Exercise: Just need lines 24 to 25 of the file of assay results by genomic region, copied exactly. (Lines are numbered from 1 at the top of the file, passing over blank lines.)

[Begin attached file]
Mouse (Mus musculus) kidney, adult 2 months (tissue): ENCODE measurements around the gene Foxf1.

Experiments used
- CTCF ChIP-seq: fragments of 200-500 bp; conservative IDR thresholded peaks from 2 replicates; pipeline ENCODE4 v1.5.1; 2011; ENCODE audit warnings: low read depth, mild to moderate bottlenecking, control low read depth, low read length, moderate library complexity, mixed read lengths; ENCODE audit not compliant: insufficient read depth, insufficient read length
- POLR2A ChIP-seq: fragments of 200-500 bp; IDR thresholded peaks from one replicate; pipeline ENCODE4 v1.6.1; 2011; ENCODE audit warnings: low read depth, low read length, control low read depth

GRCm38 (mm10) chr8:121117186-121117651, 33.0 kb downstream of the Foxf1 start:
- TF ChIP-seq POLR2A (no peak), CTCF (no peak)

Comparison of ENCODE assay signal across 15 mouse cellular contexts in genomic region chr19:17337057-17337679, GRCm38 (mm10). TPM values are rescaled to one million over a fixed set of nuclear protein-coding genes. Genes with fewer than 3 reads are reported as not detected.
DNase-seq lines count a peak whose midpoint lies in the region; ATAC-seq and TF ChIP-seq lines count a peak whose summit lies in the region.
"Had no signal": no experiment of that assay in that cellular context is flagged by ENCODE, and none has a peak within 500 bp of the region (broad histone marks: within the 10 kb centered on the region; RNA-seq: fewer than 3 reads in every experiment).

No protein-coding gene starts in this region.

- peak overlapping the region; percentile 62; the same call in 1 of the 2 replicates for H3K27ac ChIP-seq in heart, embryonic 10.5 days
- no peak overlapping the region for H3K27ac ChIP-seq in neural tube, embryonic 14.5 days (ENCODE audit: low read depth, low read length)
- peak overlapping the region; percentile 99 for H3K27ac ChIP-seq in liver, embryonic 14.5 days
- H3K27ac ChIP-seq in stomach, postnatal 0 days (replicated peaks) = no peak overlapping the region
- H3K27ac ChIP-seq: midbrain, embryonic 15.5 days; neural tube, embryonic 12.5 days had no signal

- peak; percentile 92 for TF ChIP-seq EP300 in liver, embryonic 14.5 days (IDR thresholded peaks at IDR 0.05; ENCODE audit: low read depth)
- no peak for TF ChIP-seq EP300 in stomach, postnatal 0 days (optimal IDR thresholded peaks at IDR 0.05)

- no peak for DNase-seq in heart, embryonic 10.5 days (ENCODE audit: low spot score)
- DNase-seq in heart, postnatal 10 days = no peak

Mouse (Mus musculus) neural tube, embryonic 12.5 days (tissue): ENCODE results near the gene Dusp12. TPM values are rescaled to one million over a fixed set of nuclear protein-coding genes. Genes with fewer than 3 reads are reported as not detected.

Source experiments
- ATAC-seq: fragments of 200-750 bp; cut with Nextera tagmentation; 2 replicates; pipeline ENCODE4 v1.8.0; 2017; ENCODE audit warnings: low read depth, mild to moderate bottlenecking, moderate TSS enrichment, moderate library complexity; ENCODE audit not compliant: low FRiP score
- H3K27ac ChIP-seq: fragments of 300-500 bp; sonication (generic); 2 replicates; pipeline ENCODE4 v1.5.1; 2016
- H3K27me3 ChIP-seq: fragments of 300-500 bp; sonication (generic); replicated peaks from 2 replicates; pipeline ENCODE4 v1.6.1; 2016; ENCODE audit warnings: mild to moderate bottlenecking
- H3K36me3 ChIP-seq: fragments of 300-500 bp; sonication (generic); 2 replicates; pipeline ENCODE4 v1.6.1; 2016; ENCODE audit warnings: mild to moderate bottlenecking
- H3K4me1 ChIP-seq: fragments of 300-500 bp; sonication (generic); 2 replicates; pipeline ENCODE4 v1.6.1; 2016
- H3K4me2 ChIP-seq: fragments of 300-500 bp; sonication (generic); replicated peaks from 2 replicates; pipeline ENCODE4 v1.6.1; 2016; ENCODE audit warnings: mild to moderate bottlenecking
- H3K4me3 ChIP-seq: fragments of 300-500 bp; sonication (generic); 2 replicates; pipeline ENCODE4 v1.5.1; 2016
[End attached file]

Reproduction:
- H3K27me3 ChIP-seq: fragments of 300-500 bp; sonication (generic); replicated peaks from 2 replicates; pipeline ENCODE4 v1.6.1; 2016; ENCODE audit warnings: mild to moderate bottlenecking
- H3K36me3 ChIP-seq: fragments of 300-500 bp; sonication (generic); 2 replicates; pipeline ENCODE4 v1.6.1; 2016; ENCODE audit warnings: mild to moderate bottlenecking